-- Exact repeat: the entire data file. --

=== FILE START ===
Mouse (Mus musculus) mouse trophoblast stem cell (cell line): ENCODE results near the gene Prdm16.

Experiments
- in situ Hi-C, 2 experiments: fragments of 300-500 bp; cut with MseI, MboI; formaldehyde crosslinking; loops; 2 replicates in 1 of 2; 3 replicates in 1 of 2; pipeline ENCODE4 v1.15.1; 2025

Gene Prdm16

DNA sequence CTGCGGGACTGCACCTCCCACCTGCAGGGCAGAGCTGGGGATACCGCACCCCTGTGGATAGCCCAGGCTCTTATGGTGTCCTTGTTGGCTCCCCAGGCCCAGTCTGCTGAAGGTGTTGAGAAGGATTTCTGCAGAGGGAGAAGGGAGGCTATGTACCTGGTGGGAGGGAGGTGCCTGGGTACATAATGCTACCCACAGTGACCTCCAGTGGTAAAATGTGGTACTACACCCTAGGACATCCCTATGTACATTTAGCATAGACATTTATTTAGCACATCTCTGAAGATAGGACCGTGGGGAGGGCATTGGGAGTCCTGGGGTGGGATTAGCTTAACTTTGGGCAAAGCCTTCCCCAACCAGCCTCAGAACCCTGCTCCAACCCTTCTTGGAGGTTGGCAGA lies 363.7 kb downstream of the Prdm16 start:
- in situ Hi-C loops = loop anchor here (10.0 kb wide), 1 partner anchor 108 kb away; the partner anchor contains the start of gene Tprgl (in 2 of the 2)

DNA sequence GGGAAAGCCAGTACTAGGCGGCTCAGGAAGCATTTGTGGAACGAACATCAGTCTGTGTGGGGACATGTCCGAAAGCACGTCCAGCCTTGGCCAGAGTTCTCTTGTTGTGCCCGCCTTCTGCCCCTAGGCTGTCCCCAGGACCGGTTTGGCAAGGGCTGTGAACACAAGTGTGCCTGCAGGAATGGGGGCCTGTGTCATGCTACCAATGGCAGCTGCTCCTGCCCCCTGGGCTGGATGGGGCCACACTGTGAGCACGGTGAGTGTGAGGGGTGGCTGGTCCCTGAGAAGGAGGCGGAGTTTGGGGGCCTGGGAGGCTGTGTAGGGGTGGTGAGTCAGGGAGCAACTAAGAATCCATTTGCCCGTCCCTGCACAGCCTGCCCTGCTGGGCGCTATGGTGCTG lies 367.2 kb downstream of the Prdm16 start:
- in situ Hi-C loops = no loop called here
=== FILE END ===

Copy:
Mouse (Mus musculus) mouse trophoblast stem cell (cell line): ENCODE results near the gene Prdm16.

Experiments
- in situ Hi-C, 2 experiments: fragments of 300-500 bp; cut with MseI, MboI; formaldehyde crosslinking; loops; 2 replicates in 1 of 2; 3 replicates in 1 of 2; pipeline ENCODE4 v1.15.1; 2025

Gene Prdm16

DNA sequence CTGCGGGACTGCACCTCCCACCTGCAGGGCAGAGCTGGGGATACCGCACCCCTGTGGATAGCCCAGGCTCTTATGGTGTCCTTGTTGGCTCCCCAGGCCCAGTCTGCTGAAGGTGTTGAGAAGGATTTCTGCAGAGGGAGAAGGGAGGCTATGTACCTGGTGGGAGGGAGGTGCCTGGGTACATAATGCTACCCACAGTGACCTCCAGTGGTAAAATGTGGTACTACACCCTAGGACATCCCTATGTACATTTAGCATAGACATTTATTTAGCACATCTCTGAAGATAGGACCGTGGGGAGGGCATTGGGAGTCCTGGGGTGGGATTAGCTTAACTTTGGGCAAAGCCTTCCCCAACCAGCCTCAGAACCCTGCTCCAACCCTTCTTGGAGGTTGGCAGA lies 363.7 kb downstream of the Prdm16 start:
- in situ Hi-C loops = loop anchor here (10.0 kb wide), 1 partner anchor 108 kb away; the partner anchor contains the start of gene Tprgl (in 2 of the 2)

DNA sequence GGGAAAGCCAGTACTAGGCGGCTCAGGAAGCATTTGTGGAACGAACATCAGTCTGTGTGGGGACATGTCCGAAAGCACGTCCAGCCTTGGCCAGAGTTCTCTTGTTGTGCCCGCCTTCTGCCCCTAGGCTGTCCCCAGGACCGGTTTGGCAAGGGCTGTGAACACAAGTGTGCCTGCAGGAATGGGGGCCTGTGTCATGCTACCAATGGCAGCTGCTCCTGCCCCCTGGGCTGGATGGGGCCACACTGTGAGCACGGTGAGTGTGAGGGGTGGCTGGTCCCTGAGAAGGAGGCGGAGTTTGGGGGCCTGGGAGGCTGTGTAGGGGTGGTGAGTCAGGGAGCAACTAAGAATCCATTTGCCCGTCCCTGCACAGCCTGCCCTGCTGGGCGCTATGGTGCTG lies 367.2 kb downstream of the Prdm16 start:
- in situ Hi-C loops = no loop called here